Training and Development
As an employer, you may be contemplating creating a bring your own device program in the workplace. There are several advantages to having such a program—companies can save a great deal of money and make employees happy by allowing devices in the workplace. However, there are significant concerns that need to be addressed if this is the direction the company wishes to take.
Why reinvent the wheel? Drafting employment contracts, policies, termination letters and releases based on a past precedent is often a good place to start. It is usually both time and cost efficient, and for someone unfamiliar with the document, it’s a great learning opportunity. When using a precedent or online resource, here are the top 3 tips to ensure the document is legally enforceable in your workplace.
The three popular articles this week on HRinfodesk deal with: Vacation entitlement changes in Nova Scotia; reduction in the employment insurance waiting period; and Ontario Ministry of Labour’s updated workplace harassment guide.
Business integration of the HR function occurs fully when the talent management system, including performance management, succession planning, competency management, systems integration, employee engagement, corporate culture, change management and leadership development is able to successfully align the development of the people in its system to meet business performance objectives. People operations and processes are designed to empower people to achieve development and organizational goals.
All of this got me thinking about the ways in which analytics can guide and drive the building out and scaling of a highly effective sales capability. With this in mind, I put together some thoughts on the inputs and decisions needed to gain a 360 degree view on your sales talent, broken into three components—Company Context, Candidate Profile & Recruitment, and Development, Support & Motivation.
Defending a lawsuit is not the new black, or: If you stick your head in the sand for six years, the most likely outcome is suffocation
You have probably heard about the recent allegations of sexual assault against a WestJet pilot, and how WestJet failed to properly handle the allegation. Here is a quick summary: a former WestJet flight attendant, Mandalena Lewis, has filed a claim in the B.C. Supreme Court alleging that, after she reported that she was sexually assaulted on a layover in Hawaii in 2010, WestJet did not properly investigate the allegation. In fact, they chose to protect the pilot and eventually fired her for pursuing the matter.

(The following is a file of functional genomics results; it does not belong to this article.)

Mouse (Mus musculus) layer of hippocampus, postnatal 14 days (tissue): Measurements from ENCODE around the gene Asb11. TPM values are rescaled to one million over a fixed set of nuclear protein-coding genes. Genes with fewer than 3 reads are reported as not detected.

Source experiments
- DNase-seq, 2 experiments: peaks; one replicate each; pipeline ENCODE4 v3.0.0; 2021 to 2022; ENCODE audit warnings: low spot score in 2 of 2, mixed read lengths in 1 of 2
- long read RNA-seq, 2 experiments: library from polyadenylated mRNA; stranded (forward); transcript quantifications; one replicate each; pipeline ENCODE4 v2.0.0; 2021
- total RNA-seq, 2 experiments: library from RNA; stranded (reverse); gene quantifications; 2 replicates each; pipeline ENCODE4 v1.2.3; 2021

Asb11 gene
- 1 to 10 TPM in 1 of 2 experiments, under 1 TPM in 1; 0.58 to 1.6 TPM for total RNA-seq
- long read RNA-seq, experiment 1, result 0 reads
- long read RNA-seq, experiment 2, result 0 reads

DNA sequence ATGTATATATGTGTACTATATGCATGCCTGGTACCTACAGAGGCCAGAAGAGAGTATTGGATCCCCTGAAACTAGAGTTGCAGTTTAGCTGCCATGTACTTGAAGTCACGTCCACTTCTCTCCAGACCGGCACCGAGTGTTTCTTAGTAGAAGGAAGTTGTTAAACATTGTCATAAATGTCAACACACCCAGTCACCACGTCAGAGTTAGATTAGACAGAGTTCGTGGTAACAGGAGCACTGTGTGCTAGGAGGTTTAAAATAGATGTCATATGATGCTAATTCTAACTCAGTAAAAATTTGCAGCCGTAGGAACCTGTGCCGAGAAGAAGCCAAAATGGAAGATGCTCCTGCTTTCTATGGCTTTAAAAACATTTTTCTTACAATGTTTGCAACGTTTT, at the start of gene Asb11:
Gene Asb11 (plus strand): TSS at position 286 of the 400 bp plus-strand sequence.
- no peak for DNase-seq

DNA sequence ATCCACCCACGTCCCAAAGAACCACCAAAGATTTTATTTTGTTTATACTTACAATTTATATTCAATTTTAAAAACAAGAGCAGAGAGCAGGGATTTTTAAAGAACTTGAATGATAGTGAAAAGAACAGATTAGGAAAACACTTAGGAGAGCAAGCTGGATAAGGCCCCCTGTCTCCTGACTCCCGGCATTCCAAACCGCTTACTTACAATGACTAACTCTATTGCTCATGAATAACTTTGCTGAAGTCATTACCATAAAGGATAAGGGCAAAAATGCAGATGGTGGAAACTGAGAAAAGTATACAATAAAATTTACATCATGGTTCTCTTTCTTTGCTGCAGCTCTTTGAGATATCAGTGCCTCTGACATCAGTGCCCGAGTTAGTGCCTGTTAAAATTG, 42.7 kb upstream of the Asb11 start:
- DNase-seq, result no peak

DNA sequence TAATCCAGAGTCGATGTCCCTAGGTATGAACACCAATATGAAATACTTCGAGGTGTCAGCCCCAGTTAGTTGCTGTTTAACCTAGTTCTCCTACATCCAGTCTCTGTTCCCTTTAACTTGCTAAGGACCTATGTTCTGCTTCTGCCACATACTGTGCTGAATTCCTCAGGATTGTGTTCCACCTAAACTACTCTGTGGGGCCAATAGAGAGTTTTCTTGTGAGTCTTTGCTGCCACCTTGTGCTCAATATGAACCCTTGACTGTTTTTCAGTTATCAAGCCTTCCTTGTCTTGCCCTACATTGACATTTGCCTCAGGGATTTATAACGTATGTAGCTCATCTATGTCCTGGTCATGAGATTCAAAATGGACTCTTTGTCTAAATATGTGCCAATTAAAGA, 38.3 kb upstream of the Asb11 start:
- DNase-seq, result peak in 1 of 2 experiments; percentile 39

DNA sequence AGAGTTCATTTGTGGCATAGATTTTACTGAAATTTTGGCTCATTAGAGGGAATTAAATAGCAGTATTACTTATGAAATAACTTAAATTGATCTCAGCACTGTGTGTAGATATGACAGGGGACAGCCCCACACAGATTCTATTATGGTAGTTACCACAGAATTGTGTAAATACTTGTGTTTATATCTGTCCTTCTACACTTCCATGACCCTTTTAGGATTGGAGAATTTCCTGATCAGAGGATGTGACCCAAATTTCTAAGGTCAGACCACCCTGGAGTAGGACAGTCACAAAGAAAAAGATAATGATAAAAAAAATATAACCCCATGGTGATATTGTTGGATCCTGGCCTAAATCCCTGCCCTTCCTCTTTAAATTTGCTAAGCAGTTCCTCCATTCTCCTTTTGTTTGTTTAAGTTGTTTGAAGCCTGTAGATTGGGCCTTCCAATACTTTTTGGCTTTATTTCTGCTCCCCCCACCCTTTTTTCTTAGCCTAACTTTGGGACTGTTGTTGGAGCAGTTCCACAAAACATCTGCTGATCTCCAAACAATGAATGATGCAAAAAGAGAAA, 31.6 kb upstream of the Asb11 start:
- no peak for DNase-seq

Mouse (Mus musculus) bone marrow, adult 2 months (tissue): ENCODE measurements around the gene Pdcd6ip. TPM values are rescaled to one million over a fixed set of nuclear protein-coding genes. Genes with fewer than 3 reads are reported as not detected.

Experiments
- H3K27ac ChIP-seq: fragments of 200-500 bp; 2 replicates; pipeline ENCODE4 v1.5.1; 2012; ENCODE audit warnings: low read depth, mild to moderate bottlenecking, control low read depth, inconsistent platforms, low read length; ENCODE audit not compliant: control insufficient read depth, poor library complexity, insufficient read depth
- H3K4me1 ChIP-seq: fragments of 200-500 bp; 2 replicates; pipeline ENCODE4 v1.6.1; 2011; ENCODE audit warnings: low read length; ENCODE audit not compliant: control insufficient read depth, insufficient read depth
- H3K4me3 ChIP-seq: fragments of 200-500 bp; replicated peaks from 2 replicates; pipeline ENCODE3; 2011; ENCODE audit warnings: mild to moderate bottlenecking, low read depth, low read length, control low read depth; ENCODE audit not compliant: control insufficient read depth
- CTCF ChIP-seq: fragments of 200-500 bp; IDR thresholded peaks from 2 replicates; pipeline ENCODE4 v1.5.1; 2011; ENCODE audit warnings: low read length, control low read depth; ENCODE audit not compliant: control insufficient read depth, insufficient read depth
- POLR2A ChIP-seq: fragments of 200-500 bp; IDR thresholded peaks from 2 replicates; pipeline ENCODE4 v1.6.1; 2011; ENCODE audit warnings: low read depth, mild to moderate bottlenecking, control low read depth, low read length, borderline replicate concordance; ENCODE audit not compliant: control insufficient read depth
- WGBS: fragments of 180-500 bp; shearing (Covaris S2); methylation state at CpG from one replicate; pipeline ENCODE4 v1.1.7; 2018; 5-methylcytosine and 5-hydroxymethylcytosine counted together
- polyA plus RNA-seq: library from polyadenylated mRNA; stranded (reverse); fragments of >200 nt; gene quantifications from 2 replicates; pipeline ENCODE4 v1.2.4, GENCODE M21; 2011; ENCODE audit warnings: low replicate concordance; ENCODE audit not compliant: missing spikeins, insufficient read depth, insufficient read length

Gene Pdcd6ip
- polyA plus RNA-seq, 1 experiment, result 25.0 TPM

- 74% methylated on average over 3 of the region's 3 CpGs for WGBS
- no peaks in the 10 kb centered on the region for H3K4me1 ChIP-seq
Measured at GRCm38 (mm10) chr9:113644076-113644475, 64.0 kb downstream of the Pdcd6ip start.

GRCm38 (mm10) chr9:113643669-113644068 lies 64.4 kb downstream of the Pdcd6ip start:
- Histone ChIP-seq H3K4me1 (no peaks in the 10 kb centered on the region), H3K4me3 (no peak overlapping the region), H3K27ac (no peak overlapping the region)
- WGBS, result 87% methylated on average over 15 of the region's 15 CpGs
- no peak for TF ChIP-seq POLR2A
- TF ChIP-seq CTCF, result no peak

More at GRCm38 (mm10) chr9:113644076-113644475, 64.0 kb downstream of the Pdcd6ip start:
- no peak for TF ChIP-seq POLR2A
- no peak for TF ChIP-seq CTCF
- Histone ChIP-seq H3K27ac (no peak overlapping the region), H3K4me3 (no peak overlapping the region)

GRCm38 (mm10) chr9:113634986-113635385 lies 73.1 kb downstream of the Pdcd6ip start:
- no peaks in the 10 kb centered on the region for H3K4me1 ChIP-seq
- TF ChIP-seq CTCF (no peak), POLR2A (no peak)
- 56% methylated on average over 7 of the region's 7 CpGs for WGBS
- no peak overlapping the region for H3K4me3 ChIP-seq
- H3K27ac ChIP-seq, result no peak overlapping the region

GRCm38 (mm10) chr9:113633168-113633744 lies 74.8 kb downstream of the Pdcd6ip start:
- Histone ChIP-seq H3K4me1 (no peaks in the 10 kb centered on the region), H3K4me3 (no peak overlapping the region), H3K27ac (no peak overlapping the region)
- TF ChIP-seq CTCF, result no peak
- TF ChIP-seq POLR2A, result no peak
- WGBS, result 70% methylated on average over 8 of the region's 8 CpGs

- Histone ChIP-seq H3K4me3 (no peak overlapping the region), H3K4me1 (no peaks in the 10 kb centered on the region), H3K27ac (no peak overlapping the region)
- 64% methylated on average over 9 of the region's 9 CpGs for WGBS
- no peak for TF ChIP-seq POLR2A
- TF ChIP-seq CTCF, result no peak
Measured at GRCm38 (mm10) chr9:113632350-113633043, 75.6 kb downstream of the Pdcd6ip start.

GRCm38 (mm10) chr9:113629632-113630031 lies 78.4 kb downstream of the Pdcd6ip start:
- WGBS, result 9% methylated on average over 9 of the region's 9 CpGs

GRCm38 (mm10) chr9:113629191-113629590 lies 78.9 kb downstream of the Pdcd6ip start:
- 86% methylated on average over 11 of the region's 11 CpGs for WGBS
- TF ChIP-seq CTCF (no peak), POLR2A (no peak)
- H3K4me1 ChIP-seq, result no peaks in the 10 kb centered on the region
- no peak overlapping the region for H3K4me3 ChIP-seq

This year, a Nova Scotia Human Rights Board of Inquiry issued a highly publicized decision on racial profiling. In the case, the Board concluded that a woman had been discriminated against on the basis of her race and/or colour when wrongfully accused of shoplifting at a grocery store. In the wake of this case and research, the Nova Scotia Human Rights Commission has recently announced plans to take preventative measures to tackle this serious issue.
With the advancement of technology, employers looking to cut overhead costs, and family and lifestyle accommodations growing, working from home is becoming more and more common. However, there are some considerations that must be explored before such practices are approved.
The gender wage gap steering committee recently submitted its final report to the Ontario government. The main finding was that the gender wage gap has not been closing and the government must take action. Further, the committee stated that there is much that employers can do immediately in order to ameliorate the situation.
The three popular articles this week on HRinfodesk deal with: employers’ expanded obligations with respect to workplace harassment under Ontario’s Occupational Health and Safety Act; a pregnant employee who was awarded damages in discrimination claim; and the Ontario Ministry of Labour’s new Code of Practice for workplace harassment.
Employers often adopt zero tolerance policies and assume that doing so will give them the right to immediately fire someone for a breach. These are often used for transgressions that are considered particularly egregious, such as harassment. Although we consistently advise employers to address misconduct such as harassment and make it clear that such behaviour is unacceptable, the reality is that courts will not be bound by zero tolerance policies and will conduct their own assessment of whether summary dismissal is warranted. Saying that “we have a zero tolerance policy” will not be the end of the story.
The three popular articles this week on HRinfodesk deal with: the issue of workplace absenteeism; a case that addresses the issue of medical marijuana use by an employee who works in a safety-sensitive position; and a FAQ that addresses the provincial standard for training employees on Bill 132 (Sexual Violence and Harassment Action Plan Act (Supporting Survivors and Challenging Sexual Violence and Harassment), 2016).
The British Columbia Human Rights Tribunal recently denied an employee’s complaint alleging that his employer discriminated against him on the basis of a physical disability. The Tribunal denied the employee’s complaint because there was no link between the employee’s alleged chronic pain and his use of marijuana.